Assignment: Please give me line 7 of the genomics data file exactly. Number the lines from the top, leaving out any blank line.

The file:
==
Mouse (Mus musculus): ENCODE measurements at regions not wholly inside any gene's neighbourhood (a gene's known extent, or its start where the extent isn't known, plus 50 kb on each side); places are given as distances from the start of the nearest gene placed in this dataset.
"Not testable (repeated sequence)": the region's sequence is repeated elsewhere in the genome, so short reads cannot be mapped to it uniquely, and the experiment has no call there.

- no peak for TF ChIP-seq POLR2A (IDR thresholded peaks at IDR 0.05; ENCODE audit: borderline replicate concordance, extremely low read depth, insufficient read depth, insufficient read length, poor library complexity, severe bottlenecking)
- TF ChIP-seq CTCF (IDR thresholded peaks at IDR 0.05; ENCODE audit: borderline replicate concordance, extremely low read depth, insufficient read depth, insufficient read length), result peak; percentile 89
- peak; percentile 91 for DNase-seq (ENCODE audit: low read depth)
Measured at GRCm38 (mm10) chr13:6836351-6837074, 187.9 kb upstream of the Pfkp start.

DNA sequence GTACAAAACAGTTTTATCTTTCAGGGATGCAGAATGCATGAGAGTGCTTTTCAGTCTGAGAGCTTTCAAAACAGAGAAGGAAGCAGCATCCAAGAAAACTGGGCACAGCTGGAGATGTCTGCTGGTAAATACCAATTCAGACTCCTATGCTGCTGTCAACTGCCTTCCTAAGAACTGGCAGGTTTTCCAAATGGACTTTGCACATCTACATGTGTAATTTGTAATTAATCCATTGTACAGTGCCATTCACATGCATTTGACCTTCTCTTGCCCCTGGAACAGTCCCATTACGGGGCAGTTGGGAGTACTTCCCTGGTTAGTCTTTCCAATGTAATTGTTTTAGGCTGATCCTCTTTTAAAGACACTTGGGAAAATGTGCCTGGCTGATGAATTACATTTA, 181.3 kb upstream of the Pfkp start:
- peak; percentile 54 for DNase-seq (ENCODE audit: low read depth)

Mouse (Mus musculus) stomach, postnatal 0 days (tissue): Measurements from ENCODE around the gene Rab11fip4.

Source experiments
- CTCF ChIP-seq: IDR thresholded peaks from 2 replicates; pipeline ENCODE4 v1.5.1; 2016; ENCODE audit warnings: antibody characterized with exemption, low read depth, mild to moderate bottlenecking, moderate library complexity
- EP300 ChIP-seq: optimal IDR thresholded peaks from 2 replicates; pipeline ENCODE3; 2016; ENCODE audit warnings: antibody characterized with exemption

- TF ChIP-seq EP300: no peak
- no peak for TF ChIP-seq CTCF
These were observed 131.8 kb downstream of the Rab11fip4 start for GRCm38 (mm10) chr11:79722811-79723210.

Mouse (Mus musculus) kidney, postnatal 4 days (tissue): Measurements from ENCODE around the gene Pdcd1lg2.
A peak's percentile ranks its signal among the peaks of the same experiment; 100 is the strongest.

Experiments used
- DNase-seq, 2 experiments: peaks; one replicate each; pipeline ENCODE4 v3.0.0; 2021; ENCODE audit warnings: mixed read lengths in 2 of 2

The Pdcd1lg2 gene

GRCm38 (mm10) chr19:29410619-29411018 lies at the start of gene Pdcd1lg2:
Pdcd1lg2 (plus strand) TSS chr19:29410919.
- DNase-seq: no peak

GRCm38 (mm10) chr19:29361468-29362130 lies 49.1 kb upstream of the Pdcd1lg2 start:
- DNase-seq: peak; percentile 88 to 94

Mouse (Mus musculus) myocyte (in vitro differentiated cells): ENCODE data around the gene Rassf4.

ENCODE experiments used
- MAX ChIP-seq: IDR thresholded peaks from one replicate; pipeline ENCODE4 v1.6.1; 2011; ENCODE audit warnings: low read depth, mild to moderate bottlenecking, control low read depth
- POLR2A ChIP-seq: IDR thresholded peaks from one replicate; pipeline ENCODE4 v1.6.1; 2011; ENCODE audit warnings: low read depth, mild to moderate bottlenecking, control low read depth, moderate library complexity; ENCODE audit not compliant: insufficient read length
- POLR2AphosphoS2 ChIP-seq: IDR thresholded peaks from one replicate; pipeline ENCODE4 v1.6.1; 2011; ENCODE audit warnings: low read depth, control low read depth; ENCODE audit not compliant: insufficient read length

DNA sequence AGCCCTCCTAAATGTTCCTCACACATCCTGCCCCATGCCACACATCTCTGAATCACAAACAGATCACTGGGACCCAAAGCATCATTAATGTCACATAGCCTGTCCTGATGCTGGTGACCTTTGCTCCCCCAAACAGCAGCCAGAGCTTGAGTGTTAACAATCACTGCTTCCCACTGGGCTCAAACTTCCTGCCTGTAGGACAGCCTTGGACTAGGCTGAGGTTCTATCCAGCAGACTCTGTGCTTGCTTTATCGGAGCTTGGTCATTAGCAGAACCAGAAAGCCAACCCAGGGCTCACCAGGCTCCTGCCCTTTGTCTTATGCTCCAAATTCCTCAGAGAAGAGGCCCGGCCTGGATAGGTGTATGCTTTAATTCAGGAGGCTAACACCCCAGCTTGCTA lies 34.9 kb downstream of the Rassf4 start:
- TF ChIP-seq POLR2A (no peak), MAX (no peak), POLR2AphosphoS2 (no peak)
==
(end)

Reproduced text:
DNA sequence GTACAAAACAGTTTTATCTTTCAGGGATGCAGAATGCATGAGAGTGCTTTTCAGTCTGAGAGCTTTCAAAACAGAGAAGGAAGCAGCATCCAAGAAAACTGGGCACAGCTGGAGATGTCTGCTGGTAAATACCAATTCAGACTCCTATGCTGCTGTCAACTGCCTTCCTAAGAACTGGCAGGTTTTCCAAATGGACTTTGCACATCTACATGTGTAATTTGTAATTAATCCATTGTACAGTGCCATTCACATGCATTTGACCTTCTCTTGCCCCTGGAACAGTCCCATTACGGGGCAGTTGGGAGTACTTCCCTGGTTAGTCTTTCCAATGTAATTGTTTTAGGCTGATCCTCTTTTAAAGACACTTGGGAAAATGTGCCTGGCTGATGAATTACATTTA, 181.3 kb upstream of the Pfkp start: